Michael Huth: The interplay of physical places and digital spaces using the example of “FabLabs”
Internet and Public Governance
The use of the Internet in public services is gaining more and more attention. We therefore want to discuss structural repercussions the Internet has on fundamental ordering principles as well as on the general functions of public administrations and state institutions as regards the provision of public goods, tasks and outreach. The focus of this workshop lies less on how these technologies are rolled-out but rather on the impact and challenges these developments have on state actors and specific public governance areas. We look for approaches to e-Government and e-Services like e-justice or e-health, fight against corruption, one-stop shop approaches, smart utilities, and law enforcement; but we are also interested in research that addresses guiding ordering principles for the state institutions, like open government, transparency and privacy. We are interested in new cases, novel approaches and innovative perspectives. We especially welcome insights into areas of the global southern hemisphere, that provide an understanding of the role of contextual factors.
Thomas Wischmeyer: Leviathan in the 21st Century. Information Security and the State from a Regulatory Perspective
Interdisciplinary Research on Information Privacy, Surveillance, and Data Protection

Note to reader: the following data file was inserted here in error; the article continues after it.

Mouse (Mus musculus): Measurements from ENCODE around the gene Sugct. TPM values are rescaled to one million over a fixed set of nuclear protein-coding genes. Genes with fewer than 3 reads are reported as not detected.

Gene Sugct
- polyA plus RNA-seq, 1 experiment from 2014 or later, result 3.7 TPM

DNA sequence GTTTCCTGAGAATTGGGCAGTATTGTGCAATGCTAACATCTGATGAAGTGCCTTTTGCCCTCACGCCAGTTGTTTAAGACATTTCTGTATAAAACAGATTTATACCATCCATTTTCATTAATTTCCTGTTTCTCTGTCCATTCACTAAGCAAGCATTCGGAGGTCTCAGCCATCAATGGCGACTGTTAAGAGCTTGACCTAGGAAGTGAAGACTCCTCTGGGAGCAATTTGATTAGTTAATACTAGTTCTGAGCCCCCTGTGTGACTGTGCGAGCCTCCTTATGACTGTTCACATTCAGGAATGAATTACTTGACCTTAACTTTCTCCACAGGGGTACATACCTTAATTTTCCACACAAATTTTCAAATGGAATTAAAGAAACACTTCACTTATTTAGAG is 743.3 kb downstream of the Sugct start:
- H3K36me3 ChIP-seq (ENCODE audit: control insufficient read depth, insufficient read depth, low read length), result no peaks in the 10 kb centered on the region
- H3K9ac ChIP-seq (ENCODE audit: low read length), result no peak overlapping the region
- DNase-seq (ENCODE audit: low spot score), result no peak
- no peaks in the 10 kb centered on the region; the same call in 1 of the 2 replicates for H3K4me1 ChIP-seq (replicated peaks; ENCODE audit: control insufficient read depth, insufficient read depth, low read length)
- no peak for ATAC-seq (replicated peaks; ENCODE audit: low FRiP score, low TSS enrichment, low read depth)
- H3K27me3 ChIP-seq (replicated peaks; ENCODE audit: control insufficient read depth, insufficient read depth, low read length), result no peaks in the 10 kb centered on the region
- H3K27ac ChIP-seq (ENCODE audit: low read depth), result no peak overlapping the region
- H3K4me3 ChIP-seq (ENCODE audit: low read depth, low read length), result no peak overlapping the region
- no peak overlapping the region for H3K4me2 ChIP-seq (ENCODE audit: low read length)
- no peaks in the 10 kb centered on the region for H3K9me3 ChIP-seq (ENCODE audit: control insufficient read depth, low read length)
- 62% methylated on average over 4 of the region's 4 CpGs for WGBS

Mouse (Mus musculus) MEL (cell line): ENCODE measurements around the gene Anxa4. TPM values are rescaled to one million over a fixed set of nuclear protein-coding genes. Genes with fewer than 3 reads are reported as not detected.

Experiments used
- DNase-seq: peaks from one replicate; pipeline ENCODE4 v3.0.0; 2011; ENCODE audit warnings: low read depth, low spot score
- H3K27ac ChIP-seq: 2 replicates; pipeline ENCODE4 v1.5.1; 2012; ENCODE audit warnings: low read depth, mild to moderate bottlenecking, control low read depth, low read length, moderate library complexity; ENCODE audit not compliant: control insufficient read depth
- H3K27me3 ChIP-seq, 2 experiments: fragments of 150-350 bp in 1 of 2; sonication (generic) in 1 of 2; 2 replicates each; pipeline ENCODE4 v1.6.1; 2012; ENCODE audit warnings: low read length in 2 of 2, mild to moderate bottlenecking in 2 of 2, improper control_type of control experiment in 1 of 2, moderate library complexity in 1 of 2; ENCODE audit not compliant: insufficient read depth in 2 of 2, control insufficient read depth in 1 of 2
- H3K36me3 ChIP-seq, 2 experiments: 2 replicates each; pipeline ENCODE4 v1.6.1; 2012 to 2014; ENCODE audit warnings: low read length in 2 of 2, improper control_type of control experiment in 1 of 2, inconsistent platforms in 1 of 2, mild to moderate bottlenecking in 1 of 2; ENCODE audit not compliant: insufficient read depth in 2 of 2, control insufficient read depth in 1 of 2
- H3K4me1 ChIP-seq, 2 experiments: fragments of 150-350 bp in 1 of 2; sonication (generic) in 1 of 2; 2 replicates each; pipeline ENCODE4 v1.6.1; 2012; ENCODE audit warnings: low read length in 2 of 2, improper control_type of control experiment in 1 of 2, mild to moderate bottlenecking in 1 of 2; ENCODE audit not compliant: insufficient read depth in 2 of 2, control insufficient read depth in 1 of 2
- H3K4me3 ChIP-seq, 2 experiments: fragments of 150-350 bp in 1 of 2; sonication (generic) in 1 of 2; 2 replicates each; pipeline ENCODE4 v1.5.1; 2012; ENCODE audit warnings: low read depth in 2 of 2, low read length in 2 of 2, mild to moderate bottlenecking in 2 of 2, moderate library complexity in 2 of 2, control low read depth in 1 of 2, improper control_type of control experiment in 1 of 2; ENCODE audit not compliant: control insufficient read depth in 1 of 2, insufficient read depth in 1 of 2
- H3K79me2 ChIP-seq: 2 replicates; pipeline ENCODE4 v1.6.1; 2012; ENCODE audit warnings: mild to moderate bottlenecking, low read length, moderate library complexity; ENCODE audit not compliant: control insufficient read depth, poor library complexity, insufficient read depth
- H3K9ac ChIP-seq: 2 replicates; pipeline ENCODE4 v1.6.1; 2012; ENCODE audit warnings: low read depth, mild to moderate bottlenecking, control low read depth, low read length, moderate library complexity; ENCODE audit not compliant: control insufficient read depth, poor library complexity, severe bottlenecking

Facing the inherent complexity of information privacy and the growing interdependence between social, legal, economic, and technological aspects of privacy in the Internet age, research on information privacy, surveillance, and data protection is depending more and more on interdisciplinary cooperation. But interdisciplinarity is posing major scientific challenges in itself. In the workshop, we want to ask which theoretical foundations and research approaches are able to bridge the gap between the disciplines involved. How can we create a mutual understanding between social, legal, economic, and technical sciences? What are the assumptions, scopes, and limits of theories of information privacy, surveillance and data protection, and how can we make them transparent to researchers from different disciplines? We invite perspectives from all disciplines and theoretical and empirical backgrounds to contribute to our debate on interdisciplinary information privacy, surveillance, and data protection research. During the session there will be very brief five-minute inputs by the paper givers and ample room for discussion and the generation of new ideas.